World champions in 2010. Olympics gold medallists in 1992. Three-time European Championship winners. Four-time U-21 European champions. Six-time U-16 European champions. Three-time U-17 European champions. Two-time Futsal World Cup winners.
Spain's trophy cabinet may be filled to the brim, but there is one trophy that is glaringly missing: the FIFA U-17 World Cup. The Iberian nation has come within touching distance, but has fallen short on the last hurdle with runners-up finishes in 1991, 2003 and 2007.
Shockingly, the European heavyweights have not even qualified for the prestigious World Cup since 2009.
Current Spain coach Santi Denia is unequivocal when asked what his biggest challenge will be at the World Cup, which begins in India on 6 October.
“The biggest challenge for me will be to win the U-17 World Cup as we have never won the title. We'll give our best,” Denia told Firstpost on 7 July when he was in Mumbai for the World Cup draw.
Despite the odds facing his team, what Denia can draw comfort from is the fact that the team consist of players from the famed schools of Barcelona and Real Madrid. In fact, the Spanish team which won the UEFA U-17 Championship earlier this year had six players from Barca’s La Masia and five from Real’s academy.
However, as has been the case with most Spain teams, striking a middle path will be critical to the team’s future with both Spanish clubs playing distinctly different styles of football — while Barca favour the short-passing tiki-taka, Real’s football is more direct. These are not just two styles of playing football, these reflect the varied cultures which often clash to the point of overpowering the national team's identity.
The time just before Euro 2012 saw some of the most explosive confrontations between Real and Barca in El Clasicos, which threatened to derail the national team's chances at Euro 2012 months before the event even begun. Thankfully, calmer heads prevailed and the team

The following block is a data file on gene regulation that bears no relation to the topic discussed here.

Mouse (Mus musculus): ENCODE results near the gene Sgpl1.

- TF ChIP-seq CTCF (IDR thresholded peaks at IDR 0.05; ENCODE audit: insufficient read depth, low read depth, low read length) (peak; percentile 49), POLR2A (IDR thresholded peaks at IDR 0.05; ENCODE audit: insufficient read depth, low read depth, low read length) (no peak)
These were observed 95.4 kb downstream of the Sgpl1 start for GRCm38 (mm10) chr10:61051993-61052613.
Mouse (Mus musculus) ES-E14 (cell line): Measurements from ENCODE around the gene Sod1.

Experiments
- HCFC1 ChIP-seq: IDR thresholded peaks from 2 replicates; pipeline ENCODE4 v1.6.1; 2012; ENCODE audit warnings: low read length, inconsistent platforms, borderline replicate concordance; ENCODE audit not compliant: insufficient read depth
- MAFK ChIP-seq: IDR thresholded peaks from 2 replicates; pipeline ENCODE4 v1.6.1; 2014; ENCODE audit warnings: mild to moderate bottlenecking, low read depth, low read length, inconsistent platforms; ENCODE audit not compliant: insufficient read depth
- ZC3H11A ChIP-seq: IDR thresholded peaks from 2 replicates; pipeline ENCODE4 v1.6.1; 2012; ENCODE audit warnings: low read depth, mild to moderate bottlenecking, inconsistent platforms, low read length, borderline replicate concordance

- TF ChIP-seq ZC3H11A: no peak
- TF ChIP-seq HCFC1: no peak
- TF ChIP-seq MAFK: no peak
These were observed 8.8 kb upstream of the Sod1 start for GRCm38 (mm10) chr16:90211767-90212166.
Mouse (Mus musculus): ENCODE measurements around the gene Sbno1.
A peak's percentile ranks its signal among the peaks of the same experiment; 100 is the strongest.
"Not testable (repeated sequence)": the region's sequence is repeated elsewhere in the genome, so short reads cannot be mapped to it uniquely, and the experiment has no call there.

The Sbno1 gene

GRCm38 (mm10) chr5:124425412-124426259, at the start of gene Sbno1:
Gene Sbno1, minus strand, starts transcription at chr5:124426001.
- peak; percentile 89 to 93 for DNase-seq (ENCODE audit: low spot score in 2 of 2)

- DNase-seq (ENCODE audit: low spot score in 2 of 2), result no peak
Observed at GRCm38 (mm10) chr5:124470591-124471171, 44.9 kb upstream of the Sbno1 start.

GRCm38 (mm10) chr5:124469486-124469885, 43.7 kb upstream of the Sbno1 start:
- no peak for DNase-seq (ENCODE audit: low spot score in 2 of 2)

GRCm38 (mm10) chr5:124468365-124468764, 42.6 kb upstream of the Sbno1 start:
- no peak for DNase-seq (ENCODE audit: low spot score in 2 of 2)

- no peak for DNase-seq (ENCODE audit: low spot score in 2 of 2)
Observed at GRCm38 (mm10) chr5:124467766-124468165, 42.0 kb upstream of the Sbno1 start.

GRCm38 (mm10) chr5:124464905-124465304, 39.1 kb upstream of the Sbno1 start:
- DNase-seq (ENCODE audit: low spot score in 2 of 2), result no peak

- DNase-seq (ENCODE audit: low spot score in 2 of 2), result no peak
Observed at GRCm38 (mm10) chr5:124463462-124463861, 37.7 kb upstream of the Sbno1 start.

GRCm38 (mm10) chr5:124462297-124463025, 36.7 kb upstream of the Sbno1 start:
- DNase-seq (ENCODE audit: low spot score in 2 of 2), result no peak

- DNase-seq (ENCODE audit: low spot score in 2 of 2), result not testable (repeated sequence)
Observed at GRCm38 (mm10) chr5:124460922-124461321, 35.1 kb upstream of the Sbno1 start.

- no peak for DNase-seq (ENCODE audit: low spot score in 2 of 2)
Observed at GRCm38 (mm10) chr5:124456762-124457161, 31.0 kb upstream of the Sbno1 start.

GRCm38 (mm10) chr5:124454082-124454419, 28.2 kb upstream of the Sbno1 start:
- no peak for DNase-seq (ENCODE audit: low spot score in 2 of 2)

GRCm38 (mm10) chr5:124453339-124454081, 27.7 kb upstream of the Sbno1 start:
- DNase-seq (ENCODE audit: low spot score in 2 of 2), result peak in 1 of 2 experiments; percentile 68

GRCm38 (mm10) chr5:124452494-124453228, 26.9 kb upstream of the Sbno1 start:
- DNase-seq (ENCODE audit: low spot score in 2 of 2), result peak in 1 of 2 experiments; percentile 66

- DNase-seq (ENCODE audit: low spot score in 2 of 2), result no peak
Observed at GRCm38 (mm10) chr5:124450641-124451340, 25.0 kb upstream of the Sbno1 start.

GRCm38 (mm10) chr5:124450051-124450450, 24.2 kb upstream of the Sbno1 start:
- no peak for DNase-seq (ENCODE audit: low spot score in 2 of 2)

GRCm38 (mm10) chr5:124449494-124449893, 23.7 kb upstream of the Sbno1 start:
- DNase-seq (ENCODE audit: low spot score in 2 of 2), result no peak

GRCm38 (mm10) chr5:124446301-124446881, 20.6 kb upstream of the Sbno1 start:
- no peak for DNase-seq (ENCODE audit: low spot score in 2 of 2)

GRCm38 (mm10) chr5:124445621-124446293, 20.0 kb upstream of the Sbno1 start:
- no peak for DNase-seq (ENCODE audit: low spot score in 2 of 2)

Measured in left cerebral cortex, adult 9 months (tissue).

Denia agreed that the two academies had a big influence over his team, but said the national team would try and use the common thread to their advantage.
“It is clear that the academies of Real Madrid and Barcelona are doing a very good job. It's normal that the Spanish FA is trying to approach these players and that we have many players from Real Madrid and Barcelona. But we'll try to make a national team not influenced by the style of either club.
“But both teams like to have the ball. It's the kind of football Spanish FA want their teams to play, a style based on possession. We try and talk to players and make them understand that the national team is different to the club. This is our style and our kind of football,” said Denia, who interestingly was an Atletico Madrid player for many seasons.
Denia’s tactics have obviously worked, with the team coming into the tournament as the reigning champions of Europe, arguably the toughest confederation. What will also give them a morale boost is the exhilarating circumstances which led to them winning the title. In the UEFA final, they were trailing England by a goal with seconds left when they somehow found an equaliser before going on to snatch the match out of England's grasp in the shootout.
Their reward, however, is to be placed in a group with South American champions Brazil, apart from Africa’s Niger and Asia’s North Korea.
Denia admitted he was wary of the challenge the teams posed.
“It's such a strong group. We start with (a match against) Brazil and they're the best team in this age category. Then there are Niger and North Korea, who are also strong sides in this category,” Denia added.
What will add to the team’s woes is the conditions that the European team will face in India, come October.
“Since in Spain also it's almost as hot it is in India, they're prepared for the challenge ahead. They can manage it,” Denia said.
How far Spain go in the U-17 World Cup this year then will rest on how well the two styles of football, the two contrasting cultures, come together and forge a new identity for Spain.
Updated Date: Sep 28, 2017 16:25 PM